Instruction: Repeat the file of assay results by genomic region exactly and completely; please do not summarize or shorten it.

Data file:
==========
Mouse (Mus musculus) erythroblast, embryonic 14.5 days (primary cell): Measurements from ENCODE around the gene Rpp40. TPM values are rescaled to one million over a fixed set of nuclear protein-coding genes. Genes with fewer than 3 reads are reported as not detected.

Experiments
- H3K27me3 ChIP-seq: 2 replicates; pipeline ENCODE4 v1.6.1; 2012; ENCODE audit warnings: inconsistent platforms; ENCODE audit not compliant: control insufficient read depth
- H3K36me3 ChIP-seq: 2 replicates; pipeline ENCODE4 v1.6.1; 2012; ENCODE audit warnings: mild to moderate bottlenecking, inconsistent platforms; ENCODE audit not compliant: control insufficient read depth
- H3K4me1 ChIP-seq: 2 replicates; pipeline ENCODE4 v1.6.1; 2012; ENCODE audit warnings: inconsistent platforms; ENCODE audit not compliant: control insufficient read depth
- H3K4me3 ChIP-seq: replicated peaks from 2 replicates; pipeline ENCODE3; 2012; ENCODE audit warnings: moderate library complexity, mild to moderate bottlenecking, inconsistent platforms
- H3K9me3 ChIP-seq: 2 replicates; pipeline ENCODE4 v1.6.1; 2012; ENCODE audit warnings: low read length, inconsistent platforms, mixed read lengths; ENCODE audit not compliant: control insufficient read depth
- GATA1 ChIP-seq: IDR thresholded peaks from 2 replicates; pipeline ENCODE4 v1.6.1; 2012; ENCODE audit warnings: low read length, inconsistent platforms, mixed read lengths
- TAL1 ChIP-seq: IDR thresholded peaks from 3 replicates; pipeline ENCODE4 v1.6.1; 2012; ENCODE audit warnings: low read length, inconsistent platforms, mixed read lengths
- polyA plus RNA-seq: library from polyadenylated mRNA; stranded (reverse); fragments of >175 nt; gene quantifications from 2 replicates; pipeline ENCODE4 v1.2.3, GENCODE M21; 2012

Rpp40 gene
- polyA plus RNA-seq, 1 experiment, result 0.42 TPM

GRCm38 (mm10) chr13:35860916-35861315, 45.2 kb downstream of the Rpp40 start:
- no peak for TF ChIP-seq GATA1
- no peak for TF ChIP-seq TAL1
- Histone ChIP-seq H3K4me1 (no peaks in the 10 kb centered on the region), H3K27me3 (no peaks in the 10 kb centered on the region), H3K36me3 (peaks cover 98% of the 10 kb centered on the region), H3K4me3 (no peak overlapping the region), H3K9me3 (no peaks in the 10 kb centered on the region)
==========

Mouse (Mus musculus) erythroblast, embryonic 14.5 days (primary cell): Measurements from ENCODE around the gene Rpp40. TPM values are rescaled to one million over a fixed set of nuclear protein-coding genes. Genes with fewer than 3 reads are reported as not detected.

Experiments
- H3K27me3 ChIP-seq: 2 replicates; pipeline ENCODE4 v1.6.1; 2012; ENCODE audit warnings: inconsistent platforms; ENCODE audit not compliant: control insufficient read depth
- H3K36me3 ChIP-seq: 2 replicates; pipeline ENCODE4 v1.6.1; 2012; ENCODE audit warnings: mild to moderate bottlenecking, inconsistent platforms; ENCODE audit not compliant: control insufficient read depth
- H3K4me1 ChIP-seq: 2 replicates; pipeline ENCODE4 v1.6.1; 2012; ENCODE audit warnings: inconsistent platforms; ENCODE audit not compliant: control insufficient read depth
- H3K4me3 ChIP-seq: replicated peaks from 2 replicates; pipeline ENCODE3; 2012; ENCODE audit warnings: moderate library complexity, mild to moderate bottlenecking, inconsistent platforms
- H3K9me3 ChIP-seq: 2 replicates; pipeline ENCODE4 v1.6.1; 2012; ENCODE audit warnings: low read length, inconsistent platforms, mixed read lengths; ENCODE audit not compliant: control insufficient read depth
- GATA1 ChIP-seq: IDR thresholded peaks from 2 replicates; pipeline ENCODE4 v1.6.1; 2012; ENCODE audit warnings: low read length, inconsistent platforms, mixed read lengths
- TAL1 ChIP-seq: IDR thresholded peaks from 3 replicates; pipeline ENCODE4 v1.6.1; 2012; ENCODE audit warnings: low read length, inconsistent platforms, mixed read lengths
- polyA plus RNA-seq: library from polyadenylated mRNA; stranded (reverse); fragments of >175 nt; gene quantifications from 2 replicates; pipeline ENCODE4 v1.2.3, GENCODE M21; 2012

Rpp40 gene
- polyA plus RNA-seq, 1 experiment, result 0.42 TPM

GRCm38 (mm10) chr13:35860916-35861315, 45.2 kb downstream of the Rpp40 start:
- no peak for TF ChIP-seq GATA1
- no peak for TF ChIP-seq TAL1
- Histone ChIP-seq H3K4me1 (no peaks in the 10 kb centered on the region), H3K27me3 (no peaks in the 10 kb centered on the region), H3K36me3 (peaks cover 98% of the 10 kb centered on the region), H3K4me3 (no peak overlapping the region), H3K9me3 (no peaks in the 10 kb centered on the region)